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It’s Official: Aaron Bay-Schuck and Tom Corson to Lead Warner Bros. Records; Cameron Strang Will Step Down

Cameron Strang, who had led the label since 2012, will step down at the end of the year.

Tom Corson Aaron Bay Schuck
Courtesy of Warner Music Group

And now it’s official. Aaron Bay-Schuck, a senior executive at Interscope Geffen A&M, will join Tom Corson, who exits RCA Records, as Co-Chairman and CEO and Co-Chairman & COO, respectively, at Warner Bros. Records. Cameron Strang, who had led the label since 2012, will step down at the end of the year, Warner Music Group announced today (Oct. 3).

Both will report to Max Lousada who took the position of WMG’s CEO, Recorded Music on Oct. 1. According to the company’s announcement, the two will work as a partnership, with Corson running the label’s operations and Bay-Schuck leading WBR’s creative direction. Start dates for both execs has not been revealed as of yet.

Said Lousada: “At WMG, we’re building a creative and entrepreneurial environment where artists can change culture and make music that matters. Tom and Aaron don’t just share our ambition; they both have it in their DNA. That’s why they’ll be such an inspiring duo at WBR, which is always strongest when it’s at its most daring and unexpected. At the cutting edge of a new generation of leaders, Aaron has impeccable taste and a rare ability to help distinctive artists grow into global superstars. Equally, Tom has a super-driven, imaginative approach to championing talent and mentoring executives, as well as a wealth of experience at both major and indie labels. They’re a dynamic combination that will bring in a fresh, new era at one of the greatest record labels of all time.”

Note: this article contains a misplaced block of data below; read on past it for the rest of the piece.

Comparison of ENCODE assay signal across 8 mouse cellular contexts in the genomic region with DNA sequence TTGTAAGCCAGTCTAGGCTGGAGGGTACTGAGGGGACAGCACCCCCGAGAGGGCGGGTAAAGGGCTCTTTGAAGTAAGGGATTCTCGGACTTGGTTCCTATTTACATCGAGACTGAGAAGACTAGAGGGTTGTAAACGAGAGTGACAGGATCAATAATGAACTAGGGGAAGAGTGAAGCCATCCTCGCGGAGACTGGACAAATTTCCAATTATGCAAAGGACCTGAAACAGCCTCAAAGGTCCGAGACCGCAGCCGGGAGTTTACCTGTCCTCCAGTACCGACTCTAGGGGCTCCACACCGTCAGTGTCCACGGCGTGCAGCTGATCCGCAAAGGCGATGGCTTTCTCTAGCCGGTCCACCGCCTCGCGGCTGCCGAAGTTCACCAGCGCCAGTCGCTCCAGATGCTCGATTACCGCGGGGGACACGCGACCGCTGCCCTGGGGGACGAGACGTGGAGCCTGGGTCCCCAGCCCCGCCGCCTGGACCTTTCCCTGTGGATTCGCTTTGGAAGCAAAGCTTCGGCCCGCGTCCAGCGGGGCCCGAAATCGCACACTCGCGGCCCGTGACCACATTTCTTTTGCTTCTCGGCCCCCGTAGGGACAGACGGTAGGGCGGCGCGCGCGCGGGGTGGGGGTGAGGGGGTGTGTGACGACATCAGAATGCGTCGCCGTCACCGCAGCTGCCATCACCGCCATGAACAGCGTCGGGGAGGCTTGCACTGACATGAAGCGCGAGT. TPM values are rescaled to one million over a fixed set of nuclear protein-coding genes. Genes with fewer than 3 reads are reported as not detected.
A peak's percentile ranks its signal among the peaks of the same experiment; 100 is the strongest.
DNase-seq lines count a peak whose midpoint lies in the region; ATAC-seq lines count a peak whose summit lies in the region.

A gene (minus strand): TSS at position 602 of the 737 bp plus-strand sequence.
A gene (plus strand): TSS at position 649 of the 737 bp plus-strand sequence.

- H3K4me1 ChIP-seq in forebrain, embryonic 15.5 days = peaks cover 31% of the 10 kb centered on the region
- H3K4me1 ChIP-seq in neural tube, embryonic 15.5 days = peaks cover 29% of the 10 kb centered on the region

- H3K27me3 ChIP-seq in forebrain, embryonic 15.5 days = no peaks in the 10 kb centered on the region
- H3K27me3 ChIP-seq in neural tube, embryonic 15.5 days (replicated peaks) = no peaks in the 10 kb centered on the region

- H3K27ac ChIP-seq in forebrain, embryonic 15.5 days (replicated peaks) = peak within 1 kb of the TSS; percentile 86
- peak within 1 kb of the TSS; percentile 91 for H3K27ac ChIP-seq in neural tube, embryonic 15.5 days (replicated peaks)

Of Strang, Lousada added: “Cameron has guided WBR through a period of unprecedented change and has added to the label’s remarkable musical legacy. He will leave with our gratitude and utmost respect.”

The appointments mark Lousada’s first major move since ascending from head of Warner U.K. to CEO of Recorded Music. Bay-Schuck, who spent more than a decade at Atlantic Records, a WMG subsidiary, before joining Interscope, is credited with having signed Bruno Mars. He also played a senior A&R role on releases by Flo Rida (including co-writing “Right Round” which featured Kesha in one of her earliest appearances), Cee Lo Green, B.o.B., Trey Songz, and Travie McCoy.

Corson has a marketing background and boasts long-term roles at Capitol Records (from 1990 to 1996), Columbia Records (1996 – 2000), and RCA Records, where he rose to COO overseeing a roster that includes Pink, Justin Timberlake, Foo Fighters, Alicia Keys, and Zayn Malik. It’s worth noting that two RCA artists, Sia and Kelly Clarkson, left the label for WMG’s Atlantic Records earlier this year.

Rumors of Corson’s departure have picked up momentum since the summer. The executive had expressed a desire to return to the west coast, where Warner Bros. is based.

Bay-Schuck, according to an internal memo issued by Universal Music Group last week, was said to be staying on at Interscope through Sept. 2018. It has yet to be seen whether he’ll be able to exit any contractual obligations early.

Warner Bros. Records is arguably Lousada’s steepest challenge: It’s one of the most storied labels in music-business history but has struggled in recent years. Strang has had some wins since his appointment — the company has scored Top 10 albums from Prince, Red Hot Chili Peppers, Green Day, Linkin Park, Michael Buble, Fleet Foxes, Gorillaz, The Head & the Heart, Mac Miller, and Mastodon over the past year-and-change — but has not managed to make a significant boost in market share, vibe or morale, a situation the departure of label president Dan McCarroll earlier this year did not improve. Warner Music Group’s other main label, Atlantic, has been on a roll since the tag team of co-chairmen Craig Kallman and Julie Greenwald took the helm in 2004 and remains one of the most formidable companies in the business.